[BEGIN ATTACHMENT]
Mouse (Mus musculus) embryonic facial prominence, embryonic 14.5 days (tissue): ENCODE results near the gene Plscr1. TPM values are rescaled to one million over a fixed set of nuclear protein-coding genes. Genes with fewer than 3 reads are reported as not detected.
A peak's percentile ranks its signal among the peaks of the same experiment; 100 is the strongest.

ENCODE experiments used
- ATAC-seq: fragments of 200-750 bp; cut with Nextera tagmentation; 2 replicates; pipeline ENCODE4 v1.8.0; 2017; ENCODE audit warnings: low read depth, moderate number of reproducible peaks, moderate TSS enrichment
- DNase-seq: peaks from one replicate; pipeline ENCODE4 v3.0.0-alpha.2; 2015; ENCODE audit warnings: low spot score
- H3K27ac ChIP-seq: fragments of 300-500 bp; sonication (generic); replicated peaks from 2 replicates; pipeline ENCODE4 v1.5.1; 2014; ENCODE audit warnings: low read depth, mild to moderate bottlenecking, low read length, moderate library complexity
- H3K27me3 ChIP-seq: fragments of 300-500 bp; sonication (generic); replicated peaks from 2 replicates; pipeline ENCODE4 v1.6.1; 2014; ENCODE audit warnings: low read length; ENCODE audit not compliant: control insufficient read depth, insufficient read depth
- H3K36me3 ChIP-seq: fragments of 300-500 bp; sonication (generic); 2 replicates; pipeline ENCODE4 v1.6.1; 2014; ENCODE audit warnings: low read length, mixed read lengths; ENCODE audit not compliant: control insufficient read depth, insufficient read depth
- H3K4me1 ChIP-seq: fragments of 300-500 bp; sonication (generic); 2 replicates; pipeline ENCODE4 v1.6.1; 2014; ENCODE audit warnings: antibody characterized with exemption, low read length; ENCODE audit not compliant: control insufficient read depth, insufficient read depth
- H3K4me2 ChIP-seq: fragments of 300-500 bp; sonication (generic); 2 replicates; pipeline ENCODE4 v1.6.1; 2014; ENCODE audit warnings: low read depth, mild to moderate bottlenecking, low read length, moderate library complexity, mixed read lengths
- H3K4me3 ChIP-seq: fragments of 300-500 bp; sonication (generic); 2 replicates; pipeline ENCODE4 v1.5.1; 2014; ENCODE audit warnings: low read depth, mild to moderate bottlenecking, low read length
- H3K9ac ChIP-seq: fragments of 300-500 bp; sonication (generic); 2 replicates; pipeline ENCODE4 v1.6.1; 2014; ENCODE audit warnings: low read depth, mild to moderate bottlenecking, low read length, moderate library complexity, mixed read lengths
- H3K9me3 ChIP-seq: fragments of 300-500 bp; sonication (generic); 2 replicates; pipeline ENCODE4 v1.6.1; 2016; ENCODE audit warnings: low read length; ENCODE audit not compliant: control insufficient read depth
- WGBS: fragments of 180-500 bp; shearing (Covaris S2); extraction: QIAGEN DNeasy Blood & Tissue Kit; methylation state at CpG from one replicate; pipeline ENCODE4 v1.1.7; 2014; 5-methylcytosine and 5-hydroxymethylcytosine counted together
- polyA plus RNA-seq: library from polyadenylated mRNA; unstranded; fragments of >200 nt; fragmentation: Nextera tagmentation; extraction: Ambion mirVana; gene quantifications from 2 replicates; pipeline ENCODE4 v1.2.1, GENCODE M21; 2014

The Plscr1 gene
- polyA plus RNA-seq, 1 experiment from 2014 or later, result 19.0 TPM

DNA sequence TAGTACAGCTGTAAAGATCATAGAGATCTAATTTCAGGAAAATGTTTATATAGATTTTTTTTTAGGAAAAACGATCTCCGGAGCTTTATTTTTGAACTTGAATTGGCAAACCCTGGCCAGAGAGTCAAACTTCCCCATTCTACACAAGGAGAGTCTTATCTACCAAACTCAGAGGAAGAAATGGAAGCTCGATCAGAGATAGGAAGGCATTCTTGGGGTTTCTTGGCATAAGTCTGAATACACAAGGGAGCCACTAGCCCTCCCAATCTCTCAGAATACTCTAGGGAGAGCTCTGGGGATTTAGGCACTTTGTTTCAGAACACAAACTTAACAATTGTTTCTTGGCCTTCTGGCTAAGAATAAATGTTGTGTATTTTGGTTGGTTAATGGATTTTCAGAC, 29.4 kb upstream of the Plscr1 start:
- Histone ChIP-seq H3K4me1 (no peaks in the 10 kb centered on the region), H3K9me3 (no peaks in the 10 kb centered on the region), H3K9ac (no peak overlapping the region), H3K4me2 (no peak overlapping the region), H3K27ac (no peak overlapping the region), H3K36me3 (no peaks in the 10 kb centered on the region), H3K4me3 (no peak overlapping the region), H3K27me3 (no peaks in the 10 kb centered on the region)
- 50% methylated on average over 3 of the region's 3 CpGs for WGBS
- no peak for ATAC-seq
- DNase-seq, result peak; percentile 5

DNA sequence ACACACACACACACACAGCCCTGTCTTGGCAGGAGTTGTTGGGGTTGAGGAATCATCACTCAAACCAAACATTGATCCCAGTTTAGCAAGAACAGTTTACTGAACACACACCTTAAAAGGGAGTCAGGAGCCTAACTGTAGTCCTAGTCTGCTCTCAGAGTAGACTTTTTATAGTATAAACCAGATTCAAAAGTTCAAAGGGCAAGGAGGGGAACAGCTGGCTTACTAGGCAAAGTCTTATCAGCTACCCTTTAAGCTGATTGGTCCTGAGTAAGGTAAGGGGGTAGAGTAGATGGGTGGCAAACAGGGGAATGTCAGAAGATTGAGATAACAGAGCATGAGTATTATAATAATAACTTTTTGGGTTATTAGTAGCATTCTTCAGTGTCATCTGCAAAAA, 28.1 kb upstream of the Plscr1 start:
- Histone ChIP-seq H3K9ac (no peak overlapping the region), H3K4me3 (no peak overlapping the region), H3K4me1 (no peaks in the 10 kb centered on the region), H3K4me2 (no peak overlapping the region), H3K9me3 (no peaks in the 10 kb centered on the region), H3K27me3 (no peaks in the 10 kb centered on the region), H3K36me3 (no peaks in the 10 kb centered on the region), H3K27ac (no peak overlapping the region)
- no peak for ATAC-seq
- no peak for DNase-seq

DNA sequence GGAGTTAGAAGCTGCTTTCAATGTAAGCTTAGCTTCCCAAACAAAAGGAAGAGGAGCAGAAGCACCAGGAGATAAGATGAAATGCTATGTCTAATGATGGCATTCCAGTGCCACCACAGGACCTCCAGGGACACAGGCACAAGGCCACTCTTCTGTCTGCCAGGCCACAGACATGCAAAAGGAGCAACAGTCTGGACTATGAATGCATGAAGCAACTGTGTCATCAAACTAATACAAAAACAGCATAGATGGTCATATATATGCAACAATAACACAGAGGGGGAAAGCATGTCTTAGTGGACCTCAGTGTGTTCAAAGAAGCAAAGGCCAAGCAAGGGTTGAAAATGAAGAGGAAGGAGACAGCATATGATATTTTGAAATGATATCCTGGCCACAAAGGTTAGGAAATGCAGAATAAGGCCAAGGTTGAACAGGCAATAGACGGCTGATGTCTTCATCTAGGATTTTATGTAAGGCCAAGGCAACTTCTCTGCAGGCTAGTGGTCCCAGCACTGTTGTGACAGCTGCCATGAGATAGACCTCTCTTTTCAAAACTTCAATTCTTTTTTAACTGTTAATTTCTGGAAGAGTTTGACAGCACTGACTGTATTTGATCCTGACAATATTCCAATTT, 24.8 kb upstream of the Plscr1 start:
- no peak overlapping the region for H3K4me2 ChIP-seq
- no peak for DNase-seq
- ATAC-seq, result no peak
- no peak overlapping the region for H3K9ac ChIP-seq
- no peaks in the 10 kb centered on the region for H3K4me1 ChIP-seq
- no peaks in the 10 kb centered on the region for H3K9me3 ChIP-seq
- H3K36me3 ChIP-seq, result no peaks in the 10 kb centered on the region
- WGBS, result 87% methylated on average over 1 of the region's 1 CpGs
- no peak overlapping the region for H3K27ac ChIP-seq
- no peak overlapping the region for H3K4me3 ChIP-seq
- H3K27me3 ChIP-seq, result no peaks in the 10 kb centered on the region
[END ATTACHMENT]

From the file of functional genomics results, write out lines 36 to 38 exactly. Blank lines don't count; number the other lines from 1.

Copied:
- no peak overlapping the region for H3K27ac ChIP-seq
- no peak overlapping the region for H3K4me3 ChIP-seq
- H3K27me3 ChIP-seq, result no peaks in the 10 kb centered on the region